Jacqueline Groves

How to Stop Worrying, Wine and Beating Yourself Up

How to Stop Worrying, Wine and Beating Yourself Up

How to Stop Worrying, Wine and Beating Yourself Up

I don’t have to tell you it’s not easy to stop the wine habit. I don’t have to tell you life hurts.

It’s hard.

You’re struggling to cope and most of the time you make it. But sometimes you just want the pain to stop.

Sometimes you just want to say that you’re NOT fine.

You’re scared. You’re lonely. And you’re sick and tired of feeling this way.

Because your mind never stops.

The constant worrying drives you crazy.

So where’s the harm in a glass of wine to take the edge off?

After all, you deserve it with all you have going on. So you pour yourself a large one.

And that’s when it all goes wrong.

You’ve been here before, many times. One drink leads to another.

You get distracted.

Somehow you don’t remember opening the second bottle. You don’t remember your partner going to bed. All you know is that its morning. You’re on the couch.

Your back aches

And you hate yourself –again.

And no doubt he’ll hate you today too-again.

Later, you Google ‘Are You An Alcoholic’ for the hundredth time, to convince yourself it’s not that bad.

After all, you don’t drink in the morning.

You’ve never had broken bones or a DUI.

You don’t crave wine until 5 pm and you don’t drink every day…mostly.

Anyway, everyone you know drinks!

But you and I know that’s not the point.

You know you feel like death.

You’re sick of this.

And you’re ashamed of yourself.

Here’s what you can do.


1# Be honest with yourself

How much are you drinking? Are there drinks, like cakes, you don’t count? Do you hide a glass or bottle from your partner or family members? Do you make excuses to go to the supermarket on your own to buy wine? Do you sneak extra drinks at events when no one’s looking? Or order one at the bar because everyone drinks at a snail’s pace.

2# Have an Alcohol Free Break

If the thought of never drinking again sends you into a tailspin, then try having an alcohol free break for thirty, sixty, ninety days or longer. Your mind will clear of the wine fog. You’ll also sleep better which will reduce the amount of cortisol (stress hormone) in your body. Your mood will improve and you’ll feel more alert, alive and energised with the added bonus of losing weight, saving money and spend fun time rather than feeling dull and hung over.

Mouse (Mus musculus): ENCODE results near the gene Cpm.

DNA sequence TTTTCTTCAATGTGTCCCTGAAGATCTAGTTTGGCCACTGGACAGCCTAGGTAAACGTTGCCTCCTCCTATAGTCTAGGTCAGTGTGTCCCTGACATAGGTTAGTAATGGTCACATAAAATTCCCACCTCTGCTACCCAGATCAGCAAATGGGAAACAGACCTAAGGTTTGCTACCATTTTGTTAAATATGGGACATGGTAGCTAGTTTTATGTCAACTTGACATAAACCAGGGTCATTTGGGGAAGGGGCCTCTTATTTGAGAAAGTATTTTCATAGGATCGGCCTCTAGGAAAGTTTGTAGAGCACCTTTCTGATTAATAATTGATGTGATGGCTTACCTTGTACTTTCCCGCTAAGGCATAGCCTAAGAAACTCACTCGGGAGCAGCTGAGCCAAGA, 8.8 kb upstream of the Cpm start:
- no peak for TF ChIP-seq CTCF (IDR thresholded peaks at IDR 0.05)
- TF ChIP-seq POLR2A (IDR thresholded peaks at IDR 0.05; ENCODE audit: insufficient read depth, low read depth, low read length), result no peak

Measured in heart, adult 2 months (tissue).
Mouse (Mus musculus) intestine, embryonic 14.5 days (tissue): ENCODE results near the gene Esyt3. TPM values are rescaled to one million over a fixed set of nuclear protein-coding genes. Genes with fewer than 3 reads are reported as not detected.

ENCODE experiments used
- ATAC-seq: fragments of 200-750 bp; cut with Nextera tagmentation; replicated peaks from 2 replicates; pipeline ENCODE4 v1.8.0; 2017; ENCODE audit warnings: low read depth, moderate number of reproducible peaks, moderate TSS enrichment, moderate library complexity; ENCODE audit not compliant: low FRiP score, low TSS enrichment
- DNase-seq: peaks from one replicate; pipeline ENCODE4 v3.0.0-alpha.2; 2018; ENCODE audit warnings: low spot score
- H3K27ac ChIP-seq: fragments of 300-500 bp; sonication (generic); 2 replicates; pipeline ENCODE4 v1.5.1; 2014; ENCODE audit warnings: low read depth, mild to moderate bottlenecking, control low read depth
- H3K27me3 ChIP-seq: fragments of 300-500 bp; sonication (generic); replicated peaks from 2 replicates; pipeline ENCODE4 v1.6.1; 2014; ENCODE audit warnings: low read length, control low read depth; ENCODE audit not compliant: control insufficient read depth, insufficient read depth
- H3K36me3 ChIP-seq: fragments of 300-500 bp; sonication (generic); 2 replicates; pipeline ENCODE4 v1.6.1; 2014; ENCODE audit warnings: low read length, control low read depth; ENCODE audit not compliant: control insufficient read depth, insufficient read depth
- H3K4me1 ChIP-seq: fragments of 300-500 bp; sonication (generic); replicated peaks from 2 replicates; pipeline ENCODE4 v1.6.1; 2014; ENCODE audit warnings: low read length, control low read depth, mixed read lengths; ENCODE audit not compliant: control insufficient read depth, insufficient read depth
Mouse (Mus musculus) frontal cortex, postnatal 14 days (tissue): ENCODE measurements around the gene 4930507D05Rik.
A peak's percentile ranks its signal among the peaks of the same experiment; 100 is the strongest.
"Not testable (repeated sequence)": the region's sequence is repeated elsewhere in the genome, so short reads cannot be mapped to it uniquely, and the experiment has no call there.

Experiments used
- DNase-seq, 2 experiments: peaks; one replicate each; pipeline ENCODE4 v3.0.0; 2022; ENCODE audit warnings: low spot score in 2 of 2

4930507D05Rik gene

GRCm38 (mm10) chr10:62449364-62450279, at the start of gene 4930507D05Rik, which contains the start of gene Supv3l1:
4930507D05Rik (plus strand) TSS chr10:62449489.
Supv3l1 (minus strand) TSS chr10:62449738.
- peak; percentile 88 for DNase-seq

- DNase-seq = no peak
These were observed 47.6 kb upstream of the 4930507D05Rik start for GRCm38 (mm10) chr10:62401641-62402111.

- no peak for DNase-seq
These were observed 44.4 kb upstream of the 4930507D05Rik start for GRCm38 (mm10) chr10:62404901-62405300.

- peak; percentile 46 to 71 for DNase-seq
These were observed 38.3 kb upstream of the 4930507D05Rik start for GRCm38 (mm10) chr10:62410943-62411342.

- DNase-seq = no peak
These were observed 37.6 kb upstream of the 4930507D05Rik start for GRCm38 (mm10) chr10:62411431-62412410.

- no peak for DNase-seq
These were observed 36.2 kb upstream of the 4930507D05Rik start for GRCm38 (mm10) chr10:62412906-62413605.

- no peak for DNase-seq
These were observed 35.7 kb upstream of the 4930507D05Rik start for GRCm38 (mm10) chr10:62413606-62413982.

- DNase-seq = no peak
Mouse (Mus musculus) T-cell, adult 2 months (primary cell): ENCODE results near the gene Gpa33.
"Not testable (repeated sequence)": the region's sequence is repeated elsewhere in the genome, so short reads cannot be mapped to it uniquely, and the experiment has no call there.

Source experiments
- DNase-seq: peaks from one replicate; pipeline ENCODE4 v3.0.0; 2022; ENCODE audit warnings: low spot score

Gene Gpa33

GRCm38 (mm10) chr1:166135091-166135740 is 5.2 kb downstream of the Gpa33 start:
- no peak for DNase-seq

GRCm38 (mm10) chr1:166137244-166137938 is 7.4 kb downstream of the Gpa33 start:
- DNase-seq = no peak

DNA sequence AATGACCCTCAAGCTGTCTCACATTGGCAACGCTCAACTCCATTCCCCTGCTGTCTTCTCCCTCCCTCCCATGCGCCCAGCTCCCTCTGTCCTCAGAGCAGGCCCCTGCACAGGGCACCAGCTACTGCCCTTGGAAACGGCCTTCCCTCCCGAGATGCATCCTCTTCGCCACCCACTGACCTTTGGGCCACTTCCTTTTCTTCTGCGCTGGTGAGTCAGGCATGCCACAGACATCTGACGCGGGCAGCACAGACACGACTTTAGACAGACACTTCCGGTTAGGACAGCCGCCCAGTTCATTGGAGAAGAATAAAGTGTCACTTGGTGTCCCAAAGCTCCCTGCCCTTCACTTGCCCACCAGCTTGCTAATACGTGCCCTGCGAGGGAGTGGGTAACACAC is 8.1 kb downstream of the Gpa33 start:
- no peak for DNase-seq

3# Don’t Replace One Devil with Another

Replacing wine with beer, whiskey with gin etc., in order to control your drinking is the road to insanity. In fact, you may drink more to make up for the pleasure you used to get from your favourite drink. Alcohol is alcohol and let’s be honest, we don’t drink for the taste, we drink because we believe it makes us feel better. But if you don’t have an ‘Off-Switch’ then you’ll still drink as much regardless of the name on the bottle.

4# Be Gentle With Yourself

If you’re like most women, you have an inner drill sergeant living in your head who berates you that your house is never clean enough, children happy enough and your life’s a mess. So, when it comes to hangover time, the drill sergeant goes into over-drive. Try silencing this inner critic and talking to yourself as a good friend. Beating yourself up only makes you feel worse leading you back to the drinks cabinet anyway, so be kind to yourself and know that you’re doing your best.


5# Focus on the positives of not drinking.

Having a break from drinking or becoming completely alcohol-free doesn’t have to be a white-knuckle ride of cravings and willpower. Reframe your thinking to the benefits of more time, money better health, more energy, better relationships, creativity and being a good role model to your family.


6# Get Support

When you’re caught in this cycle of worry, wine and beating yourself up, you also feel a tremendous amount of shame. This leads you to drink in secret and keep the problem to yourself. This is the worst thing you can do. There is help out there. It doesn’t matter where you get support as long as you don’t struggle alone.

There are online groups such as Smart Recovery, Soberistas and A.A. And also a thriving group of people who are waking up to the alcohol industry brainwashing particularly targeted towards women.

It takes courage to reach out when you’re feeling ashamed and confused but doing so can put things back into perspective.

You can have a great life and get your self-worth and self-respect back.

You can beat this before it beats you.

And you can look yourself in the eye in the bathroom mirror every morning and know with all your heart and soul that you changed your life.

Jacqueline Groves

Jacqueline Groves is a counsellor and coach, helping women reclaim their self-worth by breaking the cycle of worry, wine and toxic relationships.



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